Investing

7 Tips to Maximizing the Tax Benefits of your 401k(s) and IRA(s)

(NathanFromDeVryEET)

Tax season is almost over but there’s still time to maximize the tax benefits of your 401k(s) and IRA(s). Before you can begin reaping the potential benefits however, you’ll need to ask yourself a few questions relating to your current station in life and where you’d like to be come retirement age.

1. Do you plan on working to the age when you can withdraw retirement funds penalty free or retire early?
2. Do you need the benefit of tax deductions right now due to a tough financial situation?
3. Are you in a higher tax bracket right now than you think you will be in retirement?
4. Do you think your lifestyle will be less or more expensive in retirement?

Without an answer to these tough questions, it is very challenging to know whether to invest your retirement savings through the traditional or Roth options available to you. And what about an SEP IRA? When can that come into play?

When it comes to choosing the retirement account that makes the most sense for you, there are some general tips you can follow. Your answers to the previous four questions will only enhance your ability to get the most out of these tips.

1. Get Free Money First
Before considering an IRA, you should first make sure that you are getting the maximum benefit out of your employer’s 401k plan. What this means is that before contributing funds to any IRA, you should get the maximum match from your employer in your 401k. If you’re not sure what that amount is, you have some homework to do. Once this maximum match has been achieved, you can move over to IRA’s.

2. Know Your Limits
They can change annually so it’s worth checking. For 2009, the IRS maximum allowed contribution per individual for 401k’s is $16,500, with an additional catch-up contribution for those 50 and older. For both IRA’s, it is $5,000 (combined per individual), with a catch-up contribution of an additional $1,000. In 2010 and beyond, limits are indexed to inflation.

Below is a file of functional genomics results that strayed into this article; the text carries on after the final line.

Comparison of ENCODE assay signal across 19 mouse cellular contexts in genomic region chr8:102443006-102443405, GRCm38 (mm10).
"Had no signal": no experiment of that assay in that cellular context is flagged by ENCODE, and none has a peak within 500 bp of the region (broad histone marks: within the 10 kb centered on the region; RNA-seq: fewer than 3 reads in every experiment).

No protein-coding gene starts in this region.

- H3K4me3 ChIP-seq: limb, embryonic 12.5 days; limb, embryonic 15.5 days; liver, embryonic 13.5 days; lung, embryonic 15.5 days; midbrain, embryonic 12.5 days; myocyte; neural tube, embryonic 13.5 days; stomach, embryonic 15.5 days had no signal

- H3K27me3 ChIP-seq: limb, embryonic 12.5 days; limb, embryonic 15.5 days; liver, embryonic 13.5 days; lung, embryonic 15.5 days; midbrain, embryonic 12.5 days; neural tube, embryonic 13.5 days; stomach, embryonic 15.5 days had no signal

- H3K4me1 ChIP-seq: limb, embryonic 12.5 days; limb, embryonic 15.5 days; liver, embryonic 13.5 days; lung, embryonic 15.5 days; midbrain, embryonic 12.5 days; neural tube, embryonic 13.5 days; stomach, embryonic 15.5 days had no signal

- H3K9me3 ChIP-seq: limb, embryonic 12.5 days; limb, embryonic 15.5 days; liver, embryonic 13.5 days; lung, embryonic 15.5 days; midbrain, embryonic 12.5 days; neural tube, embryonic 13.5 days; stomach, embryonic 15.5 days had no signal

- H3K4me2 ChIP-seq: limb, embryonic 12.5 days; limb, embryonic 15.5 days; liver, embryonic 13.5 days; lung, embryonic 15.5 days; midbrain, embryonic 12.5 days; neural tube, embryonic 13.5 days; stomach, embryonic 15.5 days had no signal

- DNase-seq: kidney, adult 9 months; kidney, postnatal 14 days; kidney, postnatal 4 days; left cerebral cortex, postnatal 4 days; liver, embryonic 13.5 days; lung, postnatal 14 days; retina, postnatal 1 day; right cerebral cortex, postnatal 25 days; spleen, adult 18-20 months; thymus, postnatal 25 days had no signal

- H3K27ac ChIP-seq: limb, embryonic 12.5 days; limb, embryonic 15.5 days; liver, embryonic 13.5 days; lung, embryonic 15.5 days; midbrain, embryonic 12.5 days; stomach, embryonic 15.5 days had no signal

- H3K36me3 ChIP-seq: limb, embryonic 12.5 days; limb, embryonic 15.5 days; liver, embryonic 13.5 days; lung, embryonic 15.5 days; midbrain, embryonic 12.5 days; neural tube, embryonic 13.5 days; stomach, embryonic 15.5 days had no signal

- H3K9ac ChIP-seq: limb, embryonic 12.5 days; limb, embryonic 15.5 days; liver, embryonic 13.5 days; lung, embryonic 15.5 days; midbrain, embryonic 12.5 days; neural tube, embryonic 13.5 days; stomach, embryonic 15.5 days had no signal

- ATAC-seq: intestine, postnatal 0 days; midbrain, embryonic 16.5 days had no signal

3. Understand What a Tax Deduction is
Every dollar you contribute to a traditional 401K or IRA is a dollar taken off the top of your taxable income for the present year. For instance, if I earned $40,000 this year and maxed my traditional IRA and 401k contributions, my taxable income would be $18,500 versus $40,000 ($40,000-$16,500-$5,000 =$18,500). If I’m in the 15% tax bracket, this would shave $3,225 off of my $6,000 tax obligation for the year.

4. Understand the Term ‘After-Tax’
Both the Roth 401k and IRA options are ‘after-tax’. This means that your contributions are after taxes have already been subtracted. You are getting taxed today, for the benefit of not being taxed when you start getting distributions later on. With the traditional options, you are getting the benefit of not being taxed today, but you will be taxed on your distributions later on.

5. Understand the Trade-offs
If you plan on retiring early, opting for the traditional options versus the Roth can allow you to save your tax cuts towards this goal, if you are disciplined enough to do so. But there is always a catch, right? You will have less money in retirement because you are taxed on your distributions through the traditional.

6. Know Yourself
If you plan on traveling the world and living lavishly in retirement, it makes sense to take the tax hit now with the Roth options so that you have more money in retirement. If you plan on living humbly in retirement (after all, any mortgages should be paid off by then), then you may want to take the tax hit down the road.

7. Understand Your Current Situation
If you are making a fair wage but are drowning in debt and will be in the red for the year, then it would rarely make sense to opt for the Roth options when you could be getting the tax benefits of the traditional options today, which could be a life saver for you.

The Third Option

We’ve discussed Roth and traditional options fairly extensively, but have not yet discussed the SEP IRA. The circumstances allowing you to contribute to an SEP IRA differ from the traditional and Roth IRA options. You may open an SEP IRA if you have self-employment income from freelance or other work. Other than contribution limits, SEP’s pretty much operate in the same way as traditional IRA’s.

As we discussed in the previous IRA article, SEP’s are a highly desired option for the self-employed who have already maxed out on their traditional and Roth contributions, yet still want additional tax deduction benefits. The maximum dollar allocation is $49,000 in 2009.

For more of GE Miller’s writing, visit 20somethingfinance.

To learn more about contributing to an IRA, visit Mint’s IRA Advisor.